7. Previewing color separations onscreen
      1m 12s
    8. Making 3D artwork look good
      2m 16s
    9. Seeing white lines and knowing what to do about them
      2m 41s
    10. Creating "bulletproof" press-ready PDF files
      3m 45s
    11. Protecting content with secure PDFs
      2m 48s
    12. Using PDF presets
      2m 47s
    13. Moving forward: The Adobe PDF Print Engine
      1m 48s
  11. 35m 43s
    1. Introducing distortions
      27s
    2. Using the Warp effect
      4m 20s
    3. The Warp effect vs. envelope distortion
      3m 48s
    4. Applying the Make with Warp envelope distortion
      2m 45s
    5. Applying the Make with Mesh envelope distortion
      2m 41s
    6. Applying the Make with Top Object envelope distortion
      3m 45s
    7. Editing envelopes
      5m 0s
    8. Adjusting envelope settings
      4m 2s
    9. Releasing and expanding envelope distortions
      1m 44s
    10. Applying envelope distortions to text
      1m 27s
    11. Using the liquify distortion tools
      3m 5s
    12. Customizing the liquify tools
      2m 39s
  12. 28m 56s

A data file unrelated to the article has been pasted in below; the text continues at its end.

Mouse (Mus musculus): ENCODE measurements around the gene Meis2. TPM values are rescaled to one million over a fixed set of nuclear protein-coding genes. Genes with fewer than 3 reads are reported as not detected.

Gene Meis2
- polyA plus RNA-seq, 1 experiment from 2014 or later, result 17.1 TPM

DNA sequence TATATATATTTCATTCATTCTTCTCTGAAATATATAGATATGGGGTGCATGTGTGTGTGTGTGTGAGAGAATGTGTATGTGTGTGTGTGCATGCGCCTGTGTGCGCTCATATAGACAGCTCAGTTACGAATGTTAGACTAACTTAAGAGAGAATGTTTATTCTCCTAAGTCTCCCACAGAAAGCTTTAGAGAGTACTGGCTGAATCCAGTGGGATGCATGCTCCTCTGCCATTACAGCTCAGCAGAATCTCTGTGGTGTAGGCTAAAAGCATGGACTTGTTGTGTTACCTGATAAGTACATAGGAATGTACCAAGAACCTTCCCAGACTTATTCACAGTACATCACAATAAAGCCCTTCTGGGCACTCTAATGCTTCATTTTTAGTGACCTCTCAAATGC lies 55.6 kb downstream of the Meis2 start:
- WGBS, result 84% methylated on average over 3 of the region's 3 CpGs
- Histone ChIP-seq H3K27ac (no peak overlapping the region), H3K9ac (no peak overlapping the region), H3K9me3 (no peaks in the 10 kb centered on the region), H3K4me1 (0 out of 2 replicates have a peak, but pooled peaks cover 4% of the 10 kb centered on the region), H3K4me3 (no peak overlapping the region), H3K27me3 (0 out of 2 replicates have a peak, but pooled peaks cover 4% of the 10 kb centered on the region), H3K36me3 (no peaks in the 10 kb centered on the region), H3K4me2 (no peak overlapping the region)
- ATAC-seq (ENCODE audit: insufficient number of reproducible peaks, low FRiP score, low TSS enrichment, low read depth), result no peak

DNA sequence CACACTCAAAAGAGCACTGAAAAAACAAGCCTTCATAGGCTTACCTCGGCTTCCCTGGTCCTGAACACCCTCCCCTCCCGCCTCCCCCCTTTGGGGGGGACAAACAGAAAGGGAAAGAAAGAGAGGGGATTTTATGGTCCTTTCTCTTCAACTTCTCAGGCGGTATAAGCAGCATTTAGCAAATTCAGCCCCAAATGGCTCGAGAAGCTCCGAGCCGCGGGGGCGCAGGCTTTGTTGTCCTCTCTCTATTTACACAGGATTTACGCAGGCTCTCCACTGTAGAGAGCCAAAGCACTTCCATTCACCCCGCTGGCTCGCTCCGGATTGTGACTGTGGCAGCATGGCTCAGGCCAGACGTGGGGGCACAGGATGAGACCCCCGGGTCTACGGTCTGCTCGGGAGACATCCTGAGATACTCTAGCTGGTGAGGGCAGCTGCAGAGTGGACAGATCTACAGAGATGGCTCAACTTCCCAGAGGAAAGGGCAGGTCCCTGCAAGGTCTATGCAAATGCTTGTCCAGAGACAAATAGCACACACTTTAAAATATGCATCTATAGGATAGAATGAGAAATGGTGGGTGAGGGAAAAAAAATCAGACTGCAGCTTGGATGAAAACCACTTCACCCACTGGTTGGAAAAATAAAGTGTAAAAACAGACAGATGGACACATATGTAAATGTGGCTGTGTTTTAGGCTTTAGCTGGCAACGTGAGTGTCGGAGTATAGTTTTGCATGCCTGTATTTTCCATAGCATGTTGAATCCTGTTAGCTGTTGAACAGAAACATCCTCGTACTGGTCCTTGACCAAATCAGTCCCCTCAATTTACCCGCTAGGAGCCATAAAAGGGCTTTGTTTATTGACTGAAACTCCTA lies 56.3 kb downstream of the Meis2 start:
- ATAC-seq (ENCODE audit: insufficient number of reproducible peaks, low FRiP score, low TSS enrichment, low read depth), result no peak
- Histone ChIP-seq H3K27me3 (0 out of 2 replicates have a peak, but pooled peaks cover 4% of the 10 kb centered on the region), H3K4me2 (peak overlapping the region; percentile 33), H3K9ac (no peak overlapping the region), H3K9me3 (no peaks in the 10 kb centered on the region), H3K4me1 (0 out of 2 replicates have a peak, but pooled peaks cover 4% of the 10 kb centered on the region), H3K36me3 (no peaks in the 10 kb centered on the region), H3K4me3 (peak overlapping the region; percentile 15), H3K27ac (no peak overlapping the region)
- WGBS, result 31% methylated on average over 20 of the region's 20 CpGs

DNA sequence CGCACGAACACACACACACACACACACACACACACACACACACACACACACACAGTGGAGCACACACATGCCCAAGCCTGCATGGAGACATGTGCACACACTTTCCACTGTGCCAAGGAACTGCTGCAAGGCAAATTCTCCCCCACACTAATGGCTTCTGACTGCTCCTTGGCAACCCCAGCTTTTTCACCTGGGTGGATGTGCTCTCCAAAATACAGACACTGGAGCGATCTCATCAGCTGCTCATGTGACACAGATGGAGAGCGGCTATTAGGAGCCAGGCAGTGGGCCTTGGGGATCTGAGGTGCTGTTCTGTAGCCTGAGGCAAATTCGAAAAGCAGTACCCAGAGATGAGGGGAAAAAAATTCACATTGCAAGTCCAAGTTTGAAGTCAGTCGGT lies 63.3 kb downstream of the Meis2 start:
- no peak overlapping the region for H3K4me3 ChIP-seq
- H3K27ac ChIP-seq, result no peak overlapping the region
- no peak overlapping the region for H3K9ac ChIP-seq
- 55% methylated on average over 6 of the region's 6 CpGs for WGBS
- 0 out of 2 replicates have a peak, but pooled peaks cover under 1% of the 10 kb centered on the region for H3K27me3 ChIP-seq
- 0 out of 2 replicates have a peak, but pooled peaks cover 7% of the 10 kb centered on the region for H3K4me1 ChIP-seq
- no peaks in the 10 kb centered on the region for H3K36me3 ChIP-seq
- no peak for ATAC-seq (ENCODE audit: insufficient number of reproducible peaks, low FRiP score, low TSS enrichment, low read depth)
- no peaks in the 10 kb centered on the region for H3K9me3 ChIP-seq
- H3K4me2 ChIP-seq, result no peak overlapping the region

1. Introducing blends
      32s
    2. Blending two objects
      6m 18s
    3. Adjusting blend options
      5m 47s
    4. Blending anchor points
      5m 36s
    5. Blending three or more objects
      2m 9s
    6. Replacing the spine of a blend
      4m 32s
    7. Reversing the direction of a blend
      2m 15s
    8. Releasing and expanding a blend
      1m 47s
  13. 46m 54s
    1. Introducing charts and graphs
      35s
    2. Setting expectations: Graphs in Illustrator
      3m 19s
    3. Creating a chart
      8m 2s
    4. Importing data
      3m 34s
    5. Formatting data
      5m 1s
    6. Customizing a chart
      10m 21s
    7. Combining chart types
      2m 40s
    8. Creating graph designs
      6m 0s
    9. Styling and updating graphs
      5m 33s
    10. Ungrouping graphs
      1m 49s
  14. 26m 36s
    1. Introducing Gradient Mesh
      23s
    2. Understanding the Gradient Mesh feature
      9m 34s
    3. Using Gradient Mesh to add contoured shading
      6m 14s
    4. Using Gradient Mesh to create photorealistic effects
      10m 25s
  15. 8m 18s
    1. Introducing flare effects
      25s
    2. Drawing a lens flare
      3m 28s
    3. Modifying a lens flare
      1m 27s
    4. Using a mask with lens flares
      2m 58s
  16. 29s
    1. Goodbye
      29s